Date Published: May 2, 2012
Publisher: BioMed Central
Author(s): Frederick A Matsen, Aaron Gallagher.
Although taxonomy is often used informally to evaluate the results of phylogenetic inference and the root of phylogenetic trees, algorithmic methods to do so are lacking.
In this paper we formalize these procedures and develop algorithms to solve the relevant problems. In particular, we introduce a new algorithm that solves a “subcoloring” problem to express the difference between a taxonomy and a phylogeny at a given rank. This algorithm improves upon the current best algorithm in terms of asymptotic complexity for the parameter regime of interest; we also describe a branch-and-bound algorithm that saves orders of magnitude in computation on real data sets. We also develop a formalism and an algorithm for rooting phylogenetic trees according to a taxonomy.
The algorithms in this paper, and the associated freely-available software, will help biologists better use and understand taxonomically labeled phylogenetic trees.
Since the beginnings of phylogenetics, researchers have used a combination of phylogenetic inference and taxonomic knowledge to understand evolutionary relationships. Taxonomic classifications are often used to diagnose problems with phylogenetic inferences, and conversely, phylogeny is used to bring taxonomies up to date with recent inferences and to find misclassified sequences. Similarly, biologists often evaluate a putative “root” of a phylogenetic tree by looking at the taxonomic classifications of the subtrees branching off that node.
Researchers generally like to root phylogenetic trees in a way that the progression along edges from the root to the leaves is one of evolutionary descent. There are a number of ways of achieving this, from using outgroups to using non-reversible models of mutation . However, there has been surprisingly little work on one of the most commonly used informal means of rerooting, which is by using taxonomic classifications. By that we mean looking for a rooting such that the leaf sets of the descendant subtrees each have a single taxonomic classification at the highest taxonomic rank that contains multiple taxonomic identifiers. Here we formalize this process and describe algorithms for finding the taxonomic root or roots.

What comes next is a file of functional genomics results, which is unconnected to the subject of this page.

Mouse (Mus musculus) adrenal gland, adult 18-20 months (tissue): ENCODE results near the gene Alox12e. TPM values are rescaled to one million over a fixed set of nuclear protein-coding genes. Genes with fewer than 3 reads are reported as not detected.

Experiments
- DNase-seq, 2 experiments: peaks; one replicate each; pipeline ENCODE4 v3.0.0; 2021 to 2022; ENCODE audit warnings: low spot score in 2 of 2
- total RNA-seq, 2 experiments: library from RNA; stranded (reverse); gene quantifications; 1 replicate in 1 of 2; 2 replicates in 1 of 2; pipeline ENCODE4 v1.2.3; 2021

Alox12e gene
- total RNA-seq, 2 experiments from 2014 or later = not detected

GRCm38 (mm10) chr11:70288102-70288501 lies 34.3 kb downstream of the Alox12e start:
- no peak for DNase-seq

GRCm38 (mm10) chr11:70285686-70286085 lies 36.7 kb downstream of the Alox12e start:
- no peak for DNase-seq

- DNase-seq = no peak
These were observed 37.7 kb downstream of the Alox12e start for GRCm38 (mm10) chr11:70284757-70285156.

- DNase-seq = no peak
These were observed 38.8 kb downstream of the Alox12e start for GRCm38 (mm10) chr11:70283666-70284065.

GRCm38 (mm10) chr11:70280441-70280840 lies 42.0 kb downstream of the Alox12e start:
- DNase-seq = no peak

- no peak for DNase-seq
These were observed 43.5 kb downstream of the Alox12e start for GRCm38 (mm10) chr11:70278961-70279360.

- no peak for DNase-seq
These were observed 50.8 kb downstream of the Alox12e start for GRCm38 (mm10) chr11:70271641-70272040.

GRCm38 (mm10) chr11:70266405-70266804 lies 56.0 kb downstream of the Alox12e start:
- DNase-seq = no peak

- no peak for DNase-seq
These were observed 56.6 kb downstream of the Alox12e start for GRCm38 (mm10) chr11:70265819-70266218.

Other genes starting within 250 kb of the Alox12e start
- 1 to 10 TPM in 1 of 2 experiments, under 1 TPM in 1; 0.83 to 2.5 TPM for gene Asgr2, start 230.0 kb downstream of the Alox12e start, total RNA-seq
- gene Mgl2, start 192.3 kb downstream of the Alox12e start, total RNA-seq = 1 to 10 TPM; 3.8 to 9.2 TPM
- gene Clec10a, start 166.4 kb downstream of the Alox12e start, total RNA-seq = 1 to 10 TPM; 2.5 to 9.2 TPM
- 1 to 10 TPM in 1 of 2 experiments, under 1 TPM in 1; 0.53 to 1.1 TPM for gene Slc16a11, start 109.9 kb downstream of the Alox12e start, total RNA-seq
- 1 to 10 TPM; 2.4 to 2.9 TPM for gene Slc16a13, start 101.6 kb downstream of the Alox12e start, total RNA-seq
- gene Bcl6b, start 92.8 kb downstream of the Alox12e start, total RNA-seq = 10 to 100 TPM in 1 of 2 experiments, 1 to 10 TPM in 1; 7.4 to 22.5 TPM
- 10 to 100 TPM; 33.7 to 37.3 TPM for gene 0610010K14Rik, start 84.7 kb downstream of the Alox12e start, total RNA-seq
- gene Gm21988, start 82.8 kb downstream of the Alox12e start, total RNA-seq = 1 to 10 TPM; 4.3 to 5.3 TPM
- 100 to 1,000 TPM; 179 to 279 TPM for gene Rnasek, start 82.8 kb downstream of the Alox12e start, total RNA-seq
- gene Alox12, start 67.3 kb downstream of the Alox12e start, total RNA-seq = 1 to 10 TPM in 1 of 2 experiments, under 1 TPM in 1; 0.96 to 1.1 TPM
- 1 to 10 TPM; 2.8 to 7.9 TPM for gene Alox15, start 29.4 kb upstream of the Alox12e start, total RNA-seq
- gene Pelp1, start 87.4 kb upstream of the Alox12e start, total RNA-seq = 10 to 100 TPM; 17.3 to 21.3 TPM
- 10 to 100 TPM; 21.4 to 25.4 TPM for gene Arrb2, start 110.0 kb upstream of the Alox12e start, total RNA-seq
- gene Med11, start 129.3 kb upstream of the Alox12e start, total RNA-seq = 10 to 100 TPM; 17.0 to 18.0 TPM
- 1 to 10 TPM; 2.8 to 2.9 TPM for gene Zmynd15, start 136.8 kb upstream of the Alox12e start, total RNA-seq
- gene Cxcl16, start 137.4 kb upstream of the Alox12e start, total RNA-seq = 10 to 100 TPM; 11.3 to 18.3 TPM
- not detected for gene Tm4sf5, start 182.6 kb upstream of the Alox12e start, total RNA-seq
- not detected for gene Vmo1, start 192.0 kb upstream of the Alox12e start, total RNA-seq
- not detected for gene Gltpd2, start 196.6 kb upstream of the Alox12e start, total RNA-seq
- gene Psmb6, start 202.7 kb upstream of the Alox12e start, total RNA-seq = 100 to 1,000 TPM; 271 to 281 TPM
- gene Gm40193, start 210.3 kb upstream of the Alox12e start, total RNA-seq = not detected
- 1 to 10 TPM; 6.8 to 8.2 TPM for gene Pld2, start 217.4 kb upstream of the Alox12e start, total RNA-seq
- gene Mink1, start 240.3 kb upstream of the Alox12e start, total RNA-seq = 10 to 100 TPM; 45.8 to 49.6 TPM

We have formalized the question of describing the discordance of a phylogenetic tree with its taxonomic classifications in terms of a convex subcoloring problem previously described in the literature. This coloring problem has some elegant solutions for the general case, but the parameter regime of interest here consists of trees of small degree and local nonconvexity. These considerations motivate a solution that solves a given recursion for as few “questions” as possible. The first component of this is to restrict attention to cut colors, resulting in a smaller base for the exponential complexity (Figure 4). The second is a branch and bound algorithm that gives a significant improvement in runtime compared to the algorithm in Theorem 1 (Figure 6). To enable this the φi are only built up “upon demand,” that is, when a given question is asked. The implementation described here is the first of which we are aware, and certainly the first that conveniently integrates with taxonomic annotation.
The authors declare that they have no competing interests.
FAM conceived of the project, designed the algorithms, and wrote the paper. AG designed the algorithms and implemented the algorithms and validations. Both authors read and approved the final manuscript.